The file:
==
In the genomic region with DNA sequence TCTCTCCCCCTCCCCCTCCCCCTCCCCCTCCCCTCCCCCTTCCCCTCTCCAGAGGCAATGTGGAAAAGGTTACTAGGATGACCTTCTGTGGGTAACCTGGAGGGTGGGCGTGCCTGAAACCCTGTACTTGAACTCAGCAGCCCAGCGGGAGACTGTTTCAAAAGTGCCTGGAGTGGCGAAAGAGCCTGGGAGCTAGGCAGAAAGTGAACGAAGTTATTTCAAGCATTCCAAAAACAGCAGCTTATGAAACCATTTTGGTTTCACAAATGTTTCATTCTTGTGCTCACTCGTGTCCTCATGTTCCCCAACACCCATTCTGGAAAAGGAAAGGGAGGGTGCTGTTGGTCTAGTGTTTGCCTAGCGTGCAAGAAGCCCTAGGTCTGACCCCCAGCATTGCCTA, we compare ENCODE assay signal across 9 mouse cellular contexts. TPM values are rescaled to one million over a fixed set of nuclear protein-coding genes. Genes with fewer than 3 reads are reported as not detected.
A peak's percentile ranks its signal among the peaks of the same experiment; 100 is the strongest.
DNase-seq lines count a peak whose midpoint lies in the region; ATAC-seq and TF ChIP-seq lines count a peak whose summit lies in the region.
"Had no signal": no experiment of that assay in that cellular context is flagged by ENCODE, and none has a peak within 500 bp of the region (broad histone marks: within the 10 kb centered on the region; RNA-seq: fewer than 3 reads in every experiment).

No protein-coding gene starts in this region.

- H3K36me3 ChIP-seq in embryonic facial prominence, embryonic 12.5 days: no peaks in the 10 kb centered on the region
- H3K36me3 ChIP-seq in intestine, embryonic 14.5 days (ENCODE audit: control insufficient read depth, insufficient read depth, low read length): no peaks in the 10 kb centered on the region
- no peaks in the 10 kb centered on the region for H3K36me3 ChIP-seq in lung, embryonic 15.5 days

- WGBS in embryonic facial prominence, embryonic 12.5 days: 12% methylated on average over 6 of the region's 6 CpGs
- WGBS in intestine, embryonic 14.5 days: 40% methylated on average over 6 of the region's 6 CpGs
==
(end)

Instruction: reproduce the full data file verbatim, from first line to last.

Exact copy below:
In the genomic region with DNA sequence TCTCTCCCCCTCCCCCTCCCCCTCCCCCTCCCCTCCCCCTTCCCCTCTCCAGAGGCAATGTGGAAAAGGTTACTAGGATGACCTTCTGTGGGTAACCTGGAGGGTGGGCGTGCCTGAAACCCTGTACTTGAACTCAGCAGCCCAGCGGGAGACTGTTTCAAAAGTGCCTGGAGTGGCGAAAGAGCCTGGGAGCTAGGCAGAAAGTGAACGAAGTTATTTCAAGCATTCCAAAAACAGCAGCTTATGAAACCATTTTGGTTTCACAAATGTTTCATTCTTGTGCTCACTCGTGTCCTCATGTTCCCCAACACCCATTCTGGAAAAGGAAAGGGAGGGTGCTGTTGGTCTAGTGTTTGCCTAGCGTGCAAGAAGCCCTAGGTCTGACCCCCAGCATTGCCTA, we compare ENCODE assay signal across 9 mouse cellular contexts. TPM values are rescaled to one million over a fixed set of nuclear protein-coding genes. Genes with fewer than 3 reads are reported as not detected.
A peak's percentile ranks its signal among the peaks of the same experiment; 100 is the strongest.
DNase-seq lines count a peak whose midpoint lies in the region; ATAC-seq and TF ChIP-seq lines count a peak whose summit lies in the region.
"Had no signal": no experiment of that assay in that cellular context is flagged by ENCODE, and none has a peak within 500 bp of the region (broad histone marks: within the 10 kb centered on the region; RNA-seq: fewer than 3 reads in every experiment).

No protein-coding gene starts in this region.

- H3K36me3 ChIP-seq in embryonic facial prominence, embryonic 12.5 days: no peaks in the 10 kb centered on the region
- H3K36me3 ChIP-seq in intestine, embryonic 14.5 days (ENCODE audit: control insufficient read depth, insufficient read depth, low read length): no peaks in the 10 kb centered on the region
- no peaks in the 10 kb centered on the region for H3K36me3 ChIP-seq in lung, embryonic 15.5 days

- WGBS in embryonic facial prominence, embryonic 12.5 days: 12% methylated on average over 6 of the region's 6 CpGs
- WGBS in intestine, embryonic 14.5 days: 40% methylated on average over 6 of the region's 6 CpGs